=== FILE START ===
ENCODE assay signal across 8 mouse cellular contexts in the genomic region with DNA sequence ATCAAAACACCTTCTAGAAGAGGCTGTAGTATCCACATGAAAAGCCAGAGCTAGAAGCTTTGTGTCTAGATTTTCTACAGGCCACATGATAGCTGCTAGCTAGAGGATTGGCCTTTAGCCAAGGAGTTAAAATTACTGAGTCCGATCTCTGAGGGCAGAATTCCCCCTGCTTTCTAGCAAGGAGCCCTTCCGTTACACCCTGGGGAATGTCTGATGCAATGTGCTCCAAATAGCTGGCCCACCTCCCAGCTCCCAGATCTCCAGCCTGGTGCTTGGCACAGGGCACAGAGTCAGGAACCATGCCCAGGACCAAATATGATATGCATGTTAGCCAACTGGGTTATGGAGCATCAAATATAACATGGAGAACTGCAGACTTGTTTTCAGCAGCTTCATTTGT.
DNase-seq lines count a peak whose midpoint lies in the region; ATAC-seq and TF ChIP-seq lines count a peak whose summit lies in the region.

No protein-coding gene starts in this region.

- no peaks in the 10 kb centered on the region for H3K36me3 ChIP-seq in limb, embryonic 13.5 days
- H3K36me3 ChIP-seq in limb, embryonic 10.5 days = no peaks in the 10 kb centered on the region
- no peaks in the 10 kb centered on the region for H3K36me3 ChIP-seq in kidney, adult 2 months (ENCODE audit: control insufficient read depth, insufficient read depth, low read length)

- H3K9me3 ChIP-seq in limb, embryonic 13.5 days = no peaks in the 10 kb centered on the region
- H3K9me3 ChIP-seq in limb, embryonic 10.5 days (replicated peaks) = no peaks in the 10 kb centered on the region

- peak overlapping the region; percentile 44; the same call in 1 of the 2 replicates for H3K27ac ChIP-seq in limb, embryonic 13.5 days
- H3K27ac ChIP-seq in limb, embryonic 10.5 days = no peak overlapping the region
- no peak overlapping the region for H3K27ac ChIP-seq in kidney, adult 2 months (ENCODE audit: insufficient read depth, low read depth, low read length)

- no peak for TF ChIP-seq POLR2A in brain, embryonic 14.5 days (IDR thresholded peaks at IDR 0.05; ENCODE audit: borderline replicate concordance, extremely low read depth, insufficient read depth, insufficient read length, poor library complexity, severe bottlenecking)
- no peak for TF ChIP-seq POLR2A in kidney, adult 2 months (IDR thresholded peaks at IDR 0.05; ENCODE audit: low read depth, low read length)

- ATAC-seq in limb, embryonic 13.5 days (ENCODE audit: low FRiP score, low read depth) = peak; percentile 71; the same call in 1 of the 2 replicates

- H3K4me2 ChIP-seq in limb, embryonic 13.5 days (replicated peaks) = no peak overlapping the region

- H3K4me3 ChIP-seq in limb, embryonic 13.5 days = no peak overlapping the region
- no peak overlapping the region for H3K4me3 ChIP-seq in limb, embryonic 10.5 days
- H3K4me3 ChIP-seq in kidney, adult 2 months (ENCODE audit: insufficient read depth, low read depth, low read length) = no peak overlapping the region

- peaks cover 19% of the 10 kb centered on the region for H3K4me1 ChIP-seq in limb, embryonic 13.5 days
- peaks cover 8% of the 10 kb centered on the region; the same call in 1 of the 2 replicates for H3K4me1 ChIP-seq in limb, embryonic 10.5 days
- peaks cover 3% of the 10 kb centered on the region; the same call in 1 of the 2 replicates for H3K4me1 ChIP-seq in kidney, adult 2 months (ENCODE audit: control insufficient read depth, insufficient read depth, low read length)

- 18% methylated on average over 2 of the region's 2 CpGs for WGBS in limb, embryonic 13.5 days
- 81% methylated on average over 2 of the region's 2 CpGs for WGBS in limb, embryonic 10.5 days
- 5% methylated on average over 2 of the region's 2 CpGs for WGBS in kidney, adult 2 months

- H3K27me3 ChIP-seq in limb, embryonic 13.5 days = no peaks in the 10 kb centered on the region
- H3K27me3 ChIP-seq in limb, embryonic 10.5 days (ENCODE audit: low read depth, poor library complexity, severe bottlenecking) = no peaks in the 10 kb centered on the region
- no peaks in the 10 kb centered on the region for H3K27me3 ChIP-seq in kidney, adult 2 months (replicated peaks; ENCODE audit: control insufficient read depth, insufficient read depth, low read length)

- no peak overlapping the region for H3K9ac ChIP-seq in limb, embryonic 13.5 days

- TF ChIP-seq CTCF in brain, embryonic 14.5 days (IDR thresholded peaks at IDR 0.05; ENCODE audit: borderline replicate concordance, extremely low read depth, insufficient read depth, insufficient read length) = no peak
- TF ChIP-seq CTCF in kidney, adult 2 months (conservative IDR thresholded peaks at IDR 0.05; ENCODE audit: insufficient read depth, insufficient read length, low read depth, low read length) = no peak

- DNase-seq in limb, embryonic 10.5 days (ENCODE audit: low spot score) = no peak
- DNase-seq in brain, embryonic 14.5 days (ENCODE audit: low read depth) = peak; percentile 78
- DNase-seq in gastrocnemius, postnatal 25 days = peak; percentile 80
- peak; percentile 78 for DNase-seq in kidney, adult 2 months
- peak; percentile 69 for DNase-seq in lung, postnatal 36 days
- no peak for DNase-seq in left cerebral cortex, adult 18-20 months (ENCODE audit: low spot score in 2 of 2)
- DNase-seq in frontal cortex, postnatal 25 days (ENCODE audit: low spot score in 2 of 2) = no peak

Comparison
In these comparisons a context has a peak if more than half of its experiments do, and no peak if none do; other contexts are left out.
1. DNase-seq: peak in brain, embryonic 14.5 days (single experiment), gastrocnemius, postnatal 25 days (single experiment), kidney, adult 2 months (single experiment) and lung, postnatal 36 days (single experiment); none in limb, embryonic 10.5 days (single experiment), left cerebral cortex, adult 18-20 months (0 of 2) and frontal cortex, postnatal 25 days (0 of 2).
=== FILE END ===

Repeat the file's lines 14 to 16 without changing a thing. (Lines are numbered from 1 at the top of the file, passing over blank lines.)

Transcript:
- ATAC-seq in limb, embryonic 13.5 days (ENCODE audit: low FRiP score, low read depth) = peak; percentile 71; the same call in 1 of the 2 replicates

- H3K4me2 ChIP-seq in limb, embryonic 13.5 days (replicated peaks) = no peak overlapping the region

- H3K4me3 ChIP-seq in limb, embryonic 13.5 days = no peak overlapping the region